Biochemical Adaptation: Response to Environmental Challenges from Life's Origins to the Anthropocene

George N. Somero, Emeritus, Hopkins Marine Station, Stanford University, Brent L. Lockwood, University of Vermont, and Lars...
George N. Somero, Emeritus, Hopkins Marine Station, Stanford University, Brent L. Lockwood, University of Vermont, and Lars Tomanek, California Polytechnic State University
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Biochemical Adaptation: Response to Environmental Challenges from Life's Origins to the Anthropocene

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The abiotic characteristics of the environment—including temperature, oxygen availability, salinity, and hydrostatic pressure—present challenges to all biochemical structures and processes. This volume first examines the nature of these perturbations to biochemical systems and then elucidates the major adaptive strategies that enable organisms from all Domains of Life—Archaea, Bacteria, and Eukarya—to conserve common...

The abiotic characteristics of the environment—including temperature, oxygen availability, salinity, and hydrostatic pressure—present challenges to all biochemical structures and processes. This volume first examines the nature of these perturbations to biochemical systems and then elucidates the major adaptive strategies that enable organisms from all Domains of Life—Archaea, Bacteria, and Eukarya—to conserve common types of biochemical structures and processes across a wide range of environments. In addition to these conservative adaptations that foster a biochemical unity among diverse species, other adaptations can be viewed as innovative changes that enable organisms to exploit new features of the environment that may themselves be the result of biological activities.

The opening chapter outlines the basic principles of biochemical adaptations and raises the questions that serve as the focal points for the detailed analysis found in the next three chapters, which are devoted to the study of relationships involving oxygen, temperature, and water-solute effects. In these three chapters, the effects of the variable in question on fundamental biochemical processes and structures are examined. This analysis forms a basis for the subsequent analysis of how adaptive changes modify biochemical systems to establish environmental optima and tolerance limits. This analysis includes examples from all Domains of Life to emphasize the commonality of the fundamental strategies of biochemical adaptation.

The final chapter examines the challenges organisms face from the rapid environmental changes that are occurring in the Anthropocene. The effects of co-occurring changes in multiple stressors are examined to provide a realistic and integrative analysis of effects of global change. The underlying genetic capacities of different types of organisms to adapt to rapid environmental change are discussed to provide a basis for predicting the relative success different species—including our own—face in a rapidly changing world.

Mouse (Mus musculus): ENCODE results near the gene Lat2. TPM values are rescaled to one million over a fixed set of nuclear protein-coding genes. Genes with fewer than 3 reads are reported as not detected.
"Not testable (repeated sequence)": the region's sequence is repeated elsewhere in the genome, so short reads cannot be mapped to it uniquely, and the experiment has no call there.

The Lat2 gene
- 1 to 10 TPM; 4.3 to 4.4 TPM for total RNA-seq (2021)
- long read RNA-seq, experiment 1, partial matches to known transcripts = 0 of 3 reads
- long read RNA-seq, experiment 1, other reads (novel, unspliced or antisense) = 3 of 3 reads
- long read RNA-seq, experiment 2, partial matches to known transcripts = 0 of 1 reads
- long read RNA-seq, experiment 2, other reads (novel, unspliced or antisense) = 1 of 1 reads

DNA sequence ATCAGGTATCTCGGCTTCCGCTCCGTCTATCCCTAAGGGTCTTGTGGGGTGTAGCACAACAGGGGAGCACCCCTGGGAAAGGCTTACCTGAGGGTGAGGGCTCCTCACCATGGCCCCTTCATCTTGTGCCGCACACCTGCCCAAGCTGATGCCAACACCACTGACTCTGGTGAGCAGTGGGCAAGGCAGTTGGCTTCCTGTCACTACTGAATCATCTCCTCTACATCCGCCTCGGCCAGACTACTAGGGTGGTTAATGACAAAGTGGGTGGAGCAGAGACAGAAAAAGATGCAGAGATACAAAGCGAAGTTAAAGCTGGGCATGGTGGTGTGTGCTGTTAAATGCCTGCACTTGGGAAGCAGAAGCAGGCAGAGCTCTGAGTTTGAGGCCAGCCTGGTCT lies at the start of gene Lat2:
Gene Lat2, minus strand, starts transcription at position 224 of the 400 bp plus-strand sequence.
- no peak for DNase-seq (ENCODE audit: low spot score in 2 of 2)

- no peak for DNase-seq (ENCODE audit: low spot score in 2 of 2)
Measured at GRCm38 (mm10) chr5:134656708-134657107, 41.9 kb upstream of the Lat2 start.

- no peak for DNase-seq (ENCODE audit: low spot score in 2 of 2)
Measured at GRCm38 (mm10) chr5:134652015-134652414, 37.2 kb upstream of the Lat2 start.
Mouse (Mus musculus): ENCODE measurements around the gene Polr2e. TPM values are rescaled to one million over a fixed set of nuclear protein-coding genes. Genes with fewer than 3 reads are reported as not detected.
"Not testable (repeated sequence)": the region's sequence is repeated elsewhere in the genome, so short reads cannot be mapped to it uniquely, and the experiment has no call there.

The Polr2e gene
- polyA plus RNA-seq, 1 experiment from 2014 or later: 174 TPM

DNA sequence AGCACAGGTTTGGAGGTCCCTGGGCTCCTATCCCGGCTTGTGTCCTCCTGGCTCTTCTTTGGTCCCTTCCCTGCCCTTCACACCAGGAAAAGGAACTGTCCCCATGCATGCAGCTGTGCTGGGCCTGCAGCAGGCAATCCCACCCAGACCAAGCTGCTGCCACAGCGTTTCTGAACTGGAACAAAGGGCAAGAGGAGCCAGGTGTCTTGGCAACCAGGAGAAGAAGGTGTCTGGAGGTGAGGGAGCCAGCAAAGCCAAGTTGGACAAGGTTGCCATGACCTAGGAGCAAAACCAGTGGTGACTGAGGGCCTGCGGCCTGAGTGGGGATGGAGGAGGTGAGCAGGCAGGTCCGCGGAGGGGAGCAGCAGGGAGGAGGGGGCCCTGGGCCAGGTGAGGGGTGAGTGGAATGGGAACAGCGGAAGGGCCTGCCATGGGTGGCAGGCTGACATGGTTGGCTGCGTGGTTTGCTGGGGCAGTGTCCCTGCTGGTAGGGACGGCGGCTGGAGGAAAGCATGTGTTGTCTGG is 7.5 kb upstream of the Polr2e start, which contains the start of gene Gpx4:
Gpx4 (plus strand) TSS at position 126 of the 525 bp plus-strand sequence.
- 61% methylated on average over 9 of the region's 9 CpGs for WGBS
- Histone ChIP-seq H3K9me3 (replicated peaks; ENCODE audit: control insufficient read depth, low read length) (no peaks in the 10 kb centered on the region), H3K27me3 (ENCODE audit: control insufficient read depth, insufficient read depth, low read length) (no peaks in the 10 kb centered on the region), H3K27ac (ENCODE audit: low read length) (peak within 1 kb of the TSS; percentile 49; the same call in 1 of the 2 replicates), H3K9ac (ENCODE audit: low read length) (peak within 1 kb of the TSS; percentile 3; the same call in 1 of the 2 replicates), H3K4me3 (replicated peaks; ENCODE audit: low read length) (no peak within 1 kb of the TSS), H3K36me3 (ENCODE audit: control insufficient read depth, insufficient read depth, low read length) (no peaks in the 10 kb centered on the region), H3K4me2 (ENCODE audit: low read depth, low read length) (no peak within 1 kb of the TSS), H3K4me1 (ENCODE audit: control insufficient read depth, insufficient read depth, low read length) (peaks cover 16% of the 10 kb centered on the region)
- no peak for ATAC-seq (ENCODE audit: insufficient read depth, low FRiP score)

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George N. Somero is David and Lucile Packard Emeritus Professor of Marine Sciences at the Hopkins Marine Station of Stanford University. After receiving a Bachelor’s Degree in Biology from Carleton College, he completed his Ph.D. in Biological Sciences at Stanford (with Dr. Arthur Giese), and postdoctoral studies with Dr. Peter Hochachka at the University of British Columbia. Dr. Somero coauthored three books on biochemical adaptation with Dr. Hochachka, and coedited (with Charles B. Osmond and Carla L. Bolis) Water and Life, a volume on water-solute relationships. His major research interests focus on the effects of abiotic environmental factors (especially temperature, salinity, oxygen availability, and hydrostatic pressure) on biochemical systems.

Brent L. Lockwood is an Assistant Professor in the Department of Biology at the University of Vermont. He received Bachelor’s Degrees in Biology and Anthropology from the University of California, San Diego and completed his Ph.D. in Biological Sciences in the lab of Dr. George Somero at Stanford University. Dr. Lockwood was an NIH postdoctoral fellow in the lab of Dr. Kristi Montooth at Indiana University. His lab works at the interface of physiology and evolutionary biology to elucidate the mechanisms that constrain or facilitate adaptation to environmental change.

Lars Tomanek is an Associate Professor in the Department of Biological Sciences at California Polytechnic State University. He received his Bachelor’s and Master’s Degrees in Biology from the University of Konstanz (Germany). He completed his Ph.D. with Dr. George Somero at Oregon State University, and he did postdoctoral work with Dr. Somero at Stanford University and Dr. Dietmar Kültz at the University of California, Davis. Working mainly with intertidal invertebrates, he and his students integrate across levels of biological organization, from the subcellular to the whole-organism, to study physiological responses to temperature, osmotic, pH, hypoxic, heavy metal, and endocrine stressors. 

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